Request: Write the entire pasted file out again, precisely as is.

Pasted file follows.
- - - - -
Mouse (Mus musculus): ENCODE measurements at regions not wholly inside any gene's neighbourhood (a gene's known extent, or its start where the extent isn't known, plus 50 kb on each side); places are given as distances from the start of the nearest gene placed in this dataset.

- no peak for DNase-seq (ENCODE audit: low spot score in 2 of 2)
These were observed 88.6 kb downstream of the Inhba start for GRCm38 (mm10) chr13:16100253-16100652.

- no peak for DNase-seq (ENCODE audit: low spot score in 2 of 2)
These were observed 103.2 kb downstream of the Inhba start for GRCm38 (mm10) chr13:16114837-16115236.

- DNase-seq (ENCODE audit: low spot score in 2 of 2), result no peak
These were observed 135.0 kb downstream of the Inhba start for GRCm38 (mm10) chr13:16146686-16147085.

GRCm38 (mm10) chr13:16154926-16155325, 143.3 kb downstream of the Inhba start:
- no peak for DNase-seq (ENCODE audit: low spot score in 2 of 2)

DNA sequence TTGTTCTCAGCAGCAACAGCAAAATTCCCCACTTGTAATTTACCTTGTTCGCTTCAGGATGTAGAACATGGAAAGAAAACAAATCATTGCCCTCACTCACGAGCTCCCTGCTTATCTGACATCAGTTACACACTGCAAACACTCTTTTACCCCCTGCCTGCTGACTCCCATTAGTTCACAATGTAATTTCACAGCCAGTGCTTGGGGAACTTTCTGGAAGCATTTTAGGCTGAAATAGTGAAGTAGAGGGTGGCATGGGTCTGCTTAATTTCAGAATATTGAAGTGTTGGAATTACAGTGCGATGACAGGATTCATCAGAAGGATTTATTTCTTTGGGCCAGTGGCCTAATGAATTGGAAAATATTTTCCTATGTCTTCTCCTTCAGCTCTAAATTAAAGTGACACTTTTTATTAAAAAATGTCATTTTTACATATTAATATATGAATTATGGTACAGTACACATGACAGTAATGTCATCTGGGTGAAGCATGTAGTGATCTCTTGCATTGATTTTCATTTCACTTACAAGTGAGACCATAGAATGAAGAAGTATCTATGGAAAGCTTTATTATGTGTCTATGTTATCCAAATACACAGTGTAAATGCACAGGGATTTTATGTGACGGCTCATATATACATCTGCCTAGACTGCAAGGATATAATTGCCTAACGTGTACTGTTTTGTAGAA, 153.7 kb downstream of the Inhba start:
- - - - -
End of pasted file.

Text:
Mouse (Mus musculus): ENCODE measurements at regions not wholly inside any gene's neighbourhood (a gene's known extent, or its start where the extent isn't known, plus 50 kb on each side); places are given as distances from the start of the nearest gene placed in this dataset.

- no peak for DNase-seq (ENCODE audit: low spot score in 2 of 2)
These were observed 88.6 kb downstream of the Inhba start for GRCm38 (mm10) chr13:16100253-16100652.

- no peak for DNase-seq (ENCODE audit: low spot score in 2 of 2)
These were observed 103.2 kb downstream of the Inhba start for GRCm38 (mm10) chr13:16114837-16115236.

- DNase-seq (ENCODE audit: low spot score in 2 of 2), result no peak
These were observed 135.0 kb downstream of the Inhba start for GRCm38 (mm10) chr13:16146686-16147085.

GRCm38 (mm10) chr13:16154926-16155325, 143.3 kb downstream of the Inhba start:
- no peak for DNase-seq (ENCODE audit: low spot score in 2 of 2)

DNA sequence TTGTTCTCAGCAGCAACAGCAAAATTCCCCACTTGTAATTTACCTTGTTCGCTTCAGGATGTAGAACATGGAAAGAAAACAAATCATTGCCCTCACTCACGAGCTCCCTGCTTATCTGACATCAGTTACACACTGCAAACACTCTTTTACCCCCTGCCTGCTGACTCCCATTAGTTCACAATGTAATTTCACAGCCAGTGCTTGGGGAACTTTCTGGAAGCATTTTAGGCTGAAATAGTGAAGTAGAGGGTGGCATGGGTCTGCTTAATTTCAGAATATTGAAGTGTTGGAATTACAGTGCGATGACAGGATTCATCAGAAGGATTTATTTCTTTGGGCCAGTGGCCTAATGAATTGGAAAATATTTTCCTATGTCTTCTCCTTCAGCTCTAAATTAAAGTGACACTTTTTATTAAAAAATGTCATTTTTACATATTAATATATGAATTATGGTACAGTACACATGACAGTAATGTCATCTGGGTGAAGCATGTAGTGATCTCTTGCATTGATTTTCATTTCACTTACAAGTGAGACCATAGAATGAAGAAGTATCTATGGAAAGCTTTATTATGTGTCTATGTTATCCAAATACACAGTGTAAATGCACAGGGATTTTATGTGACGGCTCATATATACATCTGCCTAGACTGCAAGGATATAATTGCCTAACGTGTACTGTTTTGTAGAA, 153.7 kb downstream of the Inhba start: